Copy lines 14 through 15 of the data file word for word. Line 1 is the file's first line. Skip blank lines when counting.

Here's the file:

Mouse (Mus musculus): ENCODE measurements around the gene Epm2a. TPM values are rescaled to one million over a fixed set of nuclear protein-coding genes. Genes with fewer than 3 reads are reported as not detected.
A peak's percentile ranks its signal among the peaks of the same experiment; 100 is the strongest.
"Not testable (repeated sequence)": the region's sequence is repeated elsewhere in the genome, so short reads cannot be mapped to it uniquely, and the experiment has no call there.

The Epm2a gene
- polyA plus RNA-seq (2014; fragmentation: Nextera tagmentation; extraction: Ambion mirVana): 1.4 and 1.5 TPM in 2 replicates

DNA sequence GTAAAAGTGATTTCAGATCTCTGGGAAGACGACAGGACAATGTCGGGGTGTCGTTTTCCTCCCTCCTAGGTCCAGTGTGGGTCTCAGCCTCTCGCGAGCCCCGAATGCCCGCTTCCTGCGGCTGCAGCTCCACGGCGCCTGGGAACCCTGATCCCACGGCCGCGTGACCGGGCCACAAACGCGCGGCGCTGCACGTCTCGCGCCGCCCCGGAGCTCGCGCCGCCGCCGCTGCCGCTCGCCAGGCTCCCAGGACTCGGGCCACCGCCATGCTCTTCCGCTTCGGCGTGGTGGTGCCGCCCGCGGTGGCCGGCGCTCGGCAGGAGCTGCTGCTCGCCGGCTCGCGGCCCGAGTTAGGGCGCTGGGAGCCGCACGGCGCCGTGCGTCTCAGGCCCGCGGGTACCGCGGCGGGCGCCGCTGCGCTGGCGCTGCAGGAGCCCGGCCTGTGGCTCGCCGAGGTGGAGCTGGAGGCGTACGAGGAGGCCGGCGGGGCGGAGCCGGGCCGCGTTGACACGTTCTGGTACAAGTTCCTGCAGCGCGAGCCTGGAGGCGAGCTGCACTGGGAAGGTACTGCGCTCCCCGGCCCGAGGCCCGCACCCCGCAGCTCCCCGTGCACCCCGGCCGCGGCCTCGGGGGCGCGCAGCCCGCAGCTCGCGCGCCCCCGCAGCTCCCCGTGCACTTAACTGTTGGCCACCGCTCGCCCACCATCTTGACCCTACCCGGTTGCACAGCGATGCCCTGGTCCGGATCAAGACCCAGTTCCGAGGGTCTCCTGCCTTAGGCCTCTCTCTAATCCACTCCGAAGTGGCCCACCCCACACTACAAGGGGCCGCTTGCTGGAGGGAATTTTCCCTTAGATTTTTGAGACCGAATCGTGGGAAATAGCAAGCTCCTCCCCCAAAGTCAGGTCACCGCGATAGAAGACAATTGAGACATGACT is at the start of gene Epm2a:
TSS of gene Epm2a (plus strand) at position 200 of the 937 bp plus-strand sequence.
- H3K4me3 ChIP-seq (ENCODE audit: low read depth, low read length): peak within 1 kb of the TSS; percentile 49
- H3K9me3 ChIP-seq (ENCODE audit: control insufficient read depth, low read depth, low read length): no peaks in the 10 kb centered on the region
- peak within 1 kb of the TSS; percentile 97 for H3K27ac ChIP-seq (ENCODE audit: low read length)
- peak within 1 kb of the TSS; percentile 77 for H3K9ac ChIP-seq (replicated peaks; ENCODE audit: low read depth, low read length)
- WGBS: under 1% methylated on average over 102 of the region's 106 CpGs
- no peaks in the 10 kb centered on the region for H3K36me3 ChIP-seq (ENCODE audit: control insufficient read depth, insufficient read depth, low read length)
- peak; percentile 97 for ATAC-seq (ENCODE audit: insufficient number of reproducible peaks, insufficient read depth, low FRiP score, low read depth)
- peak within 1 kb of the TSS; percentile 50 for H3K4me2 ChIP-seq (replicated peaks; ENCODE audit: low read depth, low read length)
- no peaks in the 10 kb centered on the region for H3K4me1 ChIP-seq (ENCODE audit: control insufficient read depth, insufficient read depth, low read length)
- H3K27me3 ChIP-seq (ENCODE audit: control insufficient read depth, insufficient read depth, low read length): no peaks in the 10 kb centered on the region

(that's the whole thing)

- peak; percentile 97 for ATAC-seq (ENCODE audit: insufficient number of reproducible peaks, insufficient read depth, low FRiP score, low read depth)
- peak within 1 kb of the TSS; percentile 50 for H3K4me2 ChIP-seq (replicated peaks; ENCODE audit: low read depth, low read length)